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The Role of International Law in Countering Human Trafficking Janie A. Chuang Visiting Assistant Professor of Law American University Washington College.

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Presentation on theme: "The Role of International Law in Countering Human Trafficking Janie A. Chuang Visiting Assistant Professor of Law American University Washington College."— Presentation transcript:

1 The Role of International Law in Countering Human Trafficking Janie A. Chuang Visiting Assistant Professor of Law American University Washington College of Law

2 Webinar Overview Dimensions of human trafficking International legal developments Current challenges in implementation of international counter-trafficking laws

3 Background Statistics (U.S. Dept of State, Trafficking in Persons Report 2004, 2006) 600, ,000 men, women and children trafficked across international borders each year 80% women and girls up to 50% are minors majority trafficked into commercial sexual exploitation 14,500-17,500 trafficked into the United States per year

4 Background Statistics (ILO Global Alliance Against Forced Labour Report, 2005) 2.5 million men, women and children are victims of trafficking at any point in time

5 Background Statistics (ILO Global Alliance Against Forced Labour Report, 2005) Regional Distribution of Trafficked Forced Labourers

6 Estimated average annual profits (ILO Global Alliance Against Forced Labour Report, 2005) Per forced labourer in commercial sexual exploitation (US$) Per forced labourer in other economic exploitation (US$) Total profits (million US$) Industrialized countries 67,20030,15415,513 Transition countries23,5002,3533,422 Asia10, ,704 Latin America18,2003,5701,348 Sub-Saharan Africa10, Middle East45,0002,3401,508 World31,654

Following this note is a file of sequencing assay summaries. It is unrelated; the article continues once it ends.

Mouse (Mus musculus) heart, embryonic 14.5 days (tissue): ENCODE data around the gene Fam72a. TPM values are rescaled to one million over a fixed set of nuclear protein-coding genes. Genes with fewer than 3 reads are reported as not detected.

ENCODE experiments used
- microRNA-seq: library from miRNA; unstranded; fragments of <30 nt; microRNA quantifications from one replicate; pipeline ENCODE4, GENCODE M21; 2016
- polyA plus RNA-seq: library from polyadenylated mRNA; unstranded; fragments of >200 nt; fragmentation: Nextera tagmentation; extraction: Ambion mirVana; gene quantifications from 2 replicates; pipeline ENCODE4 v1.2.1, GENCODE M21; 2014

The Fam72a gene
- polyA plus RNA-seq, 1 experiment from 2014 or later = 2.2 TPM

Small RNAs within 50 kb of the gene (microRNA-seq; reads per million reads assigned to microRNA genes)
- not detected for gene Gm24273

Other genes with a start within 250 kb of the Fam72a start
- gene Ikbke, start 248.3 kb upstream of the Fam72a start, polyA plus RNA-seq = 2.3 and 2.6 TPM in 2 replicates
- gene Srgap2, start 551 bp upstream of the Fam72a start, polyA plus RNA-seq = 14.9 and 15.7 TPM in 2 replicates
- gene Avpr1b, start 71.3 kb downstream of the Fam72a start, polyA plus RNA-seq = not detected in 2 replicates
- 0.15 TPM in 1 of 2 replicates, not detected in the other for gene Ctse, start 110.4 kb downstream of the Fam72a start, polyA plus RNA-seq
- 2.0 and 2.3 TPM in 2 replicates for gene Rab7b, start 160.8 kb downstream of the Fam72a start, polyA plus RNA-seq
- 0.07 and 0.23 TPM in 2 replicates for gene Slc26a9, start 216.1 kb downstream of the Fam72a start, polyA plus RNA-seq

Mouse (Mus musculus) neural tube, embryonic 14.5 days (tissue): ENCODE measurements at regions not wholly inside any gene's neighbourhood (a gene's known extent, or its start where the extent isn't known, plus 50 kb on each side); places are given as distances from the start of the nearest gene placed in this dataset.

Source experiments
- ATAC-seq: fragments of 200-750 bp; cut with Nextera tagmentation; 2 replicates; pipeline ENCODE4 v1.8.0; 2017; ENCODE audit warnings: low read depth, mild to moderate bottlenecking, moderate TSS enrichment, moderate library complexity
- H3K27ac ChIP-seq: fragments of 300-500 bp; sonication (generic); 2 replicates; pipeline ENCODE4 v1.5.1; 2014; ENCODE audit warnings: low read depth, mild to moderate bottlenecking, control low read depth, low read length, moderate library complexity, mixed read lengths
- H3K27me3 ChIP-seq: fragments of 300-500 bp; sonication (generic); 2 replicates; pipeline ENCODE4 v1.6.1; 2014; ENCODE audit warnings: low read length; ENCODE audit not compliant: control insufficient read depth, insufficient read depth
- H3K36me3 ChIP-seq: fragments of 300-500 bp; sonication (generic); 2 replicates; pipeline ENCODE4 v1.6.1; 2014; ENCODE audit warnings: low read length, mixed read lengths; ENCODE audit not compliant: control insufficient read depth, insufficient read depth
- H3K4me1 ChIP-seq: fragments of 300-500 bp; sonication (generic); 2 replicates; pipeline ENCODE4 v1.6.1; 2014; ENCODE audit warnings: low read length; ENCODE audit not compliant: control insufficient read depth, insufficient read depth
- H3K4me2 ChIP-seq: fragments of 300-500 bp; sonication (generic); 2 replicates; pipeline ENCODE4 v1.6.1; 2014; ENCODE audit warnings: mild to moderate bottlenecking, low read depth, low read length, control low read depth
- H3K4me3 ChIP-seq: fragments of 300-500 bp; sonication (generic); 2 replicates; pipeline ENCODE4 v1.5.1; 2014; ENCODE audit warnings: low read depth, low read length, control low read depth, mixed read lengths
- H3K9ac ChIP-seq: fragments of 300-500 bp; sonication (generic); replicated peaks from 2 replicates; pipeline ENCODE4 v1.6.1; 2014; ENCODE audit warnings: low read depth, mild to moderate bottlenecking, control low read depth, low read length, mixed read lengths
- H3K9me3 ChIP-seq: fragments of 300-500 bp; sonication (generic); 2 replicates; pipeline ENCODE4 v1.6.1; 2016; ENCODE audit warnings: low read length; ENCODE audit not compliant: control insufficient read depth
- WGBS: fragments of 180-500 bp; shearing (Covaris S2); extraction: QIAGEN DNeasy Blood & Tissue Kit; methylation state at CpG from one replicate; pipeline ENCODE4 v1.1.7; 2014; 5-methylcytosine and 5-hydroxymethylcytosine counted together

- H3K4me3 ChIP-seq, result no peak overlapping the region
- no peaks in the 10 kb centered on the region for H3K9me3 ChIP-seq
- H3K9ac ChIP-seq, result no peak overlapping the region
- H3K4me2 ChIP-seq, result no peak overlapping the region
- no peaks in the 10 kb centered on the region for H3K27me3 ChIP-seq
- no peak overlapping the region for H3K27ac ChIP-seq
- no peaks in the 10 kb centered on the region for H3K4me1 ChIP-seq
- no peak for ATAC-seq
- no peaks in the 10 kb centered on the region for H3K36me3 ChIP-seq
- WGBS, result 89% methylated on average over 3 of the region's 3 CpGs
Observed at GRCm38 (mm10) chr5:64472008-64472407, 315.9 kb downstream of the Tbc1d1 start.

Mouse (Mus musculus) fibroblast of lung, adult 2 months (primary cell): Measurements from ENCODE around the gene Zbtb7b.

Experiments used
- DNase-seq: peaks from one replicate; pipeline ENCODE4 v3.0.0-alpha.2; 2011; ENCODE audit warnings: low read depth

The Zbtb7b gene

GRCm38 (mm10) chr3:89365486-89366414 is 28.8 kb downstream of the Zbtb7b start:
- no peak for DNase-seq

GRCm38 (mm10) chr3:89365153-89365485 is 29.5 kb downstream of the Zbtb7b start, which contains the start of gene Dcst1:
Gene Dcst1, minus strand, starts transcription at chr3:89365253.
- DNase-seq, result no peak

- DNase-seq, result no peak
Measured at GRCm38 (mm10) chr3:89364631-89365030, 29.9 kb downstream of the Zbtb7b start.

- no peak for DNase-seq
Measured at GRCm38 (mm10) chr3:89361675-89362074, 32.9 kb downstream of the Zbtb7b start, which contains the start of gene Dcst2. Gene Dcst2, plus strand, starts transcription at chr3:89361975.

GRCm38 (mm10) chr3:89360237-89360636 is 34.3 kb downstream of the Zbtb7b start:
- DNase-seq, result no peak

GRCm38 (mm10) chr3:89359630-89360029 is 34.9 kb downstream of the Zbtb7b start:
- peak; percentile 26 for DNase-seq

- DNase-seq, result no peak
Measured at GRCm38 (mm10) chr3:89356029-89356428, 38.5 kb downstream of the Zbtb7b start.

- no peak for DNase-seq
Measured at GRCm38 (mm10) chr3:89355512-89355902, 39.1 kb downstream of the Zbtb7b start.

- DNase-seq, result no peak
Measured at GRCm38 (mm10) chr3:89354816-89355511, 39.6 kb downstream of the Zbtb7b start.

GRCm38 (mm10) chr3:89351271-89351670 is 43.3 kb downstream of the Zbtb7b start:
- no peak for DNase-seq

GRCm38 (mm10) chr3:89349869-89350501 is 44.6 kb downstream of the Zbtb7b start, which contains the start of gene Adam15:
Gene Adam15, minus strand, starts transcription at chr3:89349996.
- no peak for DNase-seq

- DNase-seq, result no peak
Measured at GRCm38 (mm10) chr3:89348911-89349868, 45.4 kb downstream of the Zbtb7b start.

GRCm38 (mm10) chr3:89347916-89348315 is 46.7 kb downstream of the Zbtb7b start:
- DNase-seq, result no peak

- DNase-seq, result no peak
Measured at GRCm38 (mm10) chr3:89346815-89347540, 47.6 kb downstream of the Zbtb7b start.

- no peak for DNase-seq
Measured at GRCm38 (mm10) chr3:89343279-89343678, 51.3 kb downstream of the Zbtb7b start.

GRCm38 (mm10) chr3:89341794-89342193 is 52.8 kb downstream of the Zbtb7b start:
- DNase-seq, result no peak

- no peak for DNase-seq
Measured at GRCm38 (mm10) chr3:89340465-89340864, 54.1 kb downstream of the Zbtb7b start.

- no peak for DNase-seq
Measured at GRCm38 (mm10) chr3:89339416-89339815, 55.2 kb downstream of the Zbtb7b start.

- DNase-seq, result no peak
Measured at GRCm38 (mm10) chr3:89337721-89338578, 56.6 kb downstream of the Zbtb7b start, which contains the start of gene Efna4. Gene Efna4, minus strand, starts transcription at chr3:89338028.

7 Trafficking Defined U.N. Trafficking Protocol, Article 3(a) “Trafficking in persons” shall mean the recruitment, transportation, transfer, harbouring or receipt of persons, by means of the threat or use of force or other forms of coercion, of abduction, of fraud, or deception, of the abuse of power or of a position of vulnerability or of the giving or receiving of payments or benefits to achieve the consent of a person having control over another person, for the purpose of exploitation. Exploitation shall include, at a minimum, the exploitation of the prostitution of others or other forms of sexual exploitation, forced labour or services, slavery or practices similar to slavery, servitude or the removal of organs.

8 Key Elements of Trafficking (1) an action: recruitment, transportation, transfer, harboring or receipt of person (2) by means of: threat or use of force or other forms of coercion, abduction, fraud, deception, abuse of power or position of vulnerability, giving or receiving of payments or benefits to achieve consent of a person having control over another (3) for the purpose of exploitation: e.g., the exploitation of the prostitution of others, or other forms of sexual exploitation, forced labor or services, slavery or slavery-like practices, servitude, removal of organs.